As Nixon took off in his helicopter, Ford took the oath of office. After taking the oath, Ford gave a short speech which he said was not “an inaugural address, not a fireside chat, not a campaign speech–just a little straight talk among friends.” Ford went onto say that he was well aware that he had not been elected by American ballots, but he hoped he would be confirmed through American prayers.

Then Ford uttered the words that became enshrined in American memory.

“My fellow Americans, our long national nightmare is over.”

He continued:

Our Constitution works; our great Republic is a government of laws and not of men. Here the people rule. But there is a higher Power, by whatever name we honor Him, who ordains not only righteousness but love, not only justice but mercy.

As we bind up the internal wounds of Watergate, more painful and more poisonous than those of foreign wars, let us restore the golden rule to our political process, and let brotherly love purge our hearts of suspicion and of hate.

Ford entered the White House with a list of issues to tackle. There was the Cold War, the end of the war in Vietnam, unrest in the Middle East, and inflation, among other things. Not to mention he had to define his presidency as independent from Nixon’s, while serving out the rest of Nixon’s second term.

Ford had to move his family into the White House; he had to address a divided and bitter nation; and he had to deal with the question that had been born even before he took the oath of office, of whether or not he should pardon Richard Nixon for any crimes associated with Watergate.

grf_leaves_home_a0180-07aFord and his family would not move to the White House until 10 days into his term, and in the meantime Ford would continue to commute from his home in Alexandria, Virginia. The images of Ford leaving his home, looking very much like a regular businessman on his way to work, and not the leader of the free world, obscures the reality of the heavy burden which had fallen on his shoulders. Betty Ford, who had remarked at the beginning of Ford’s political career that she was “unprepared to be a political wife” but was unworried because she “didn’t think he was going to win” would leave her own mark on the presidency and the role of First Lady. Only a month into the role she held her first press conference and answered questions about women in politics, abortions, and the Equal Rights Amendment. She would also bring awareness to breast cancer and addiction, acknowledging her struggles with both.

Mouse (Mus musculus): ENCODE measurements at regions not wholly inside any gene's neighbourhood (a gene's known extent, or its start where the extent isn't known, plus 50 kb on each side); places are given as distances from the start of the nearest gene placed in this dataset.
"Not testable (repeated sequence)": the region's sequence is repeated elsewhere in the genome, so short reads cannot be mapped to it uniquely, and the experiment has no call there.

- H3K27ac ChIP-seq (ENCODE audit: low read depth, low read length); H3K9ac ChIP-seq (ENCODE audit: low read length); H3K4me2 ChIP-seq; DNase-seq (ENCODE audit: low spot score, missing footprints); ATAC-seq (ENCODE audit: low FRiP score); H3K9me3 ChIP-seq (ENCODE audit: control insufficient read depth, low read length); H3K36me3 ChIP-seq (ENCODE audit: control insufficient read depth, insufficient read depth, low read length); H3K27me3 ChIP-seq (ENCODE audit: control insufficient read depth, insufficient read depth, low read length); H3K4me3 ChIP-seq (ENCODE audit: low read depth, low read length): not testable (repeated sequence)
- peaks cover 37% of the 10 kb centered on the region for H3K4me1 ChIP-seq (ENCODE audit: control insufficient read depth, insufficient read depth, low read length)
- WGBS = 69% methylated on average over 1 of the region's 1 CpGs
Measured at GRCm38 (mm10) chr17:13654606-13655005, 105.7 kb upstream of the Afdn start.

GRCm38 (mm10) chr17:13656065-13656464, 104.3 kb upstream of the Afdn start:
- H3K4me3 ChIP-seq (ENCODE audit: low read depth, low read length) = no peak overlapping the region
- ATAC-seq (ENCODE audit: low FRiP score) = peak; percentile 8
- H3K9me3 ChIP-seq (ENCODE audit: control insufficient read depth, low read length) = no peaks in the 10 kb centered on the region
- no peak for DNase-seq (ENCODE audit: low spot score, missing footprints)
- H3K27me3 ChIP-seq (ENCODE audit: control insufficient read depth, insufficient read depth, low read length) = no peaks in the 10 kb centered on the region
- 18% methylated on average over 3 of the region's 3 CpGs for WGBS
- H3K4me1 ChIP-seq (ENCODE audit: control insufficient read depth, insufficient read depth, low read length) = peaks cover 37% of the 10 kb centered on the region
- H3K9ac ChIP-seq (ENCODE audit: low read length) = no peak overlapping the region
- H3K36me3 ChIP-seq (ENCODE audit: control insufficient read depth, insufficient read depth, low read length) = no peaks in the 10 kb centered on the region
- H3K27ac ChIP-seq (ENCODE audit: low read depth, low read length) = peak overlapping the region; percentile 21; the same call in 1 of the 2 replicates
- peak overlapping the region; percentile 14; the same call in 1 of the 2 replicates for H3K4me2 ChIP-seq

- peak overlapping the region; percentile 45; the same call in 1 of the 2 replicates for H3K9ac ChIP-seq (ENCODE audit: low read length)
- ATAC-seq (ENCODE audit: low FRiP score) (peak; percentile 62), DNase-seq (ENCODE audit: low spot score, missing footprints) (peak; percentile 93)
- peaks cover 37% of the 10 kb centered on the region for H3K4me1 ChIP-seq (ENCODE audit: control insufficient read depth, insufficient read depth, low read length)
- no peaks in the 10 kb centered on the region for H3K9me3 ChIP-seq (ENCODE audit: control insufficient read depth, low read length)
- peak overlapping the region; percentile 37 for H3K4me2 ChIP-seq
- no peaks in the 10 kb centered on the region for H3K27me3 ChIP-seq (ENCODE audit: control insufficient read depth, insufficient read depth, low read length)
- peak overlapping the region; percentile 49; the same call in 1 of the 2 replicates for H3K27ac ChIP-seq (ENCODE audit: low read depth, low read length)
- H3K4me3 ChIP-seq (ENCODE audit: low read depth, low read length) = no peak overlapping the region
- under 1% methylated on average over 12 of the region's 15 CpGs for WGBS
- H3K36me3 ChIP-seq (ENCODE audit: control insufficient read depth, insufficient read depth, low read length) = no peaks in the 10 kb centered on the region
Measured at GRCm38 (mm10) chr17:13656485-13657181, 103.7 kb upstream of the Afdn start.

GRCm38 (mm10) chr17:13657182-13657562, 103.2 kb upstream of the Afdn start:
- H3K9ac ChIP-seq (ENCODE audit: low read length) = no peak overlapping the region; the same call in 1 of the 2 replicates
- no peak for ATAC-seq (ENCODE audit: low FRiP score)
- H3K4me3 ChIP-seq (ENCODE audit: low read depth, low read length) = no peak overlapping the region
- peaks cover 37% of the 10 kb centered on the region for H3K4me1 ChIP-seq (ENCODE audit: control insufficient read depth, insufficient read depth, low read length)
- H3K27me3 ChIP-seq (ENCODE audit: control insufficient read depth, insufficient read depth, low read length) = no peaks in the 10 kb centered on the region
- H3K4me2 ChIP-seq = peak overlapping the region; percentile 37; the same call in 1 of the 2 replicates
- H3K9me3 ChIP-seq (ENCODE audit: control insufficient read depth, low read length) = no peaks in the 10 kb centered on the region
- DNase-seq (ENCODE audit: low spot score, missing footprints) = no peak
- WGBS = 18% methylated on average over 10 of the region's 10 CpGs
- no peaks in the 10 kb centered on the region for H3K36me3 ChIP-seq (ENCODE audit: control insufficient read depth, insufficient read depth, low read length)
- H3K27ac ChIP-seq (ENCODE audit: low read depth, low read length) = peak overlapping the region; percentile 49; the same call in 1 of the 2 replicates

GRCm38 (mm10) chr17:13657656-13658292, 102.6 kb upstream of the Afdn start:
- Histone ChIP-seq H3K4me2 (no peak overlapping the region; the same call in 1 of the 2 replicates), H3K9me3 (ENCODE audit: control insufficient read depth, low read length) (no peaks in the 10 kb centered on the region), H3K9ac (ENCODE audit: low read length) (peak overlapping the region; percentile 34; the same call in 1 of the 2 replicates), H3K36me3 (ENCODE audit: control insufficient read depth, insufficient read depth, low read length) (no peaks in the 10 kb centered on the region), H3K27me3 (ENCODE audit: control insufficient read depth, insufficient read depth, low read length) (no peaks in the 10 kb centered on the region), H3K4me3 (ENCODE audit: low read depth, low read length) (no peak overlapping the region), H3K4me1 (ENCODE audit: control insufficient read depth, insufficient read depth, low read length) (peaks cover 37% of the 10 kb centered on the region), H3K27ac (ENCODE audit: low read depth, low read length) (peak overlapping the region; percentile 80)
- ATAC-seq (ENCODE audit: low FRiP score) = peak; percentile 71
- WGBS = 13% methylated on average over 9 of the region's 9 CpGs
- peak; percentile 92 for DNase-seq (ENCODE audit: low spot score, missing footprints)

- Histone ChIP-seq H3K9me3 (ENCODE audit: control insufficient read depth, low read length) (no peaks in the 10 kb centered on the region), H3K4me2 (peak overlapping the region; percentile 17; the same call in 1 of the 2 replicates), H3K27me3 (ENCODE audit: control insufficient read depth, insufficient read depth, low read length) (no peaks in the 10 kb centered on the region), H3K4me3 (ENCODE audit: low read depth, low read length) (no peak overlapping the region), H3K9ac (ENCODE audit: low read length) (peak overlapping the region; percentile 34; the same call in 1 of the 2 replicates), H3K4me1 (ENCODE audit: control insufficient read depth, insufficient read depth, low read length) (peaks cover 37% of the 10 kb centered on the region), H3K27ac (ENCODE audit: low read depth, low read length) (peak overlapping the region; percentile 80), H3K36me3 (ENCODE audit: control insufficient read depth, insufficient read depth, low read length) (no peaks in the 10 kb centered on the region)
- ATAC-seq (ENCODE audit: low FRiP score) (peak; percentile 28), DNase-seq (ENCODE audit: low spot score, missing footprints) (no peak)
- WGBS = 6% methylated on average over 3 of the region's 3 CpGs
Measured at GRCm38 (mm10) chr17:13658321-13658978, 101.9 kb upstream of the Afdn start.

As the question of a Nixon pardon floated in the air–Alexander Haig, the chief of staff under Nixon and Ford had first broached the issue with the new president 10 days before Nixon’s resignation–one of Ford’s first acts as president was to address Congress. He did so three days after taking the oath of office.

“I am not here to make an inaugural address,” Ford said. “The nation needs action, not ford congresswords…my fellow Americans, we have a lot of work to do.” To Congress he said, “I do not want a honeymoon with you. I want a good marriage.” Ford, who had climbed the ropes in Washington as a member of Congress, seemed uniquely able to build such a relationship. Yet he would veto 66 bills passed by the Democratic Congress, many of which were then overridden by Congress–the largest percentage of overrides since Congress overrode Andrew Johnson’s vetoes following his unexpected ascension to the presidency.

Ford later reflected: “When I was in the Congress myself, I thought it fulfilled its constitutional obligations in a very responsible way, but after I became president, my perspective changed.”

The decision to pardon Nixon came about a month after Ford took office, and was initially met with outrage and opposition from the country and from many of Watergate’s main players. Although Bob Woodward and Carl Bernstein initially met the news of the pardon with dismay, they much later acknowledged that Ford had made the right choice. Woodward called the pardon “an act of political courage”, with Bernstein agreeing that the pardon took “great courage.”

Despite the retrospective, Ford erased any good will he may have had in his first weeks in the presidency by pardoning Nixon. He set himself up for a tough reelection, in which he would be challenged by a right-leaning upstart named Ronald Reagan, and would eventually lose to Democrat Jimmy Carter.

“A Mistake”: Roosevelt, Reagan, and the American Apology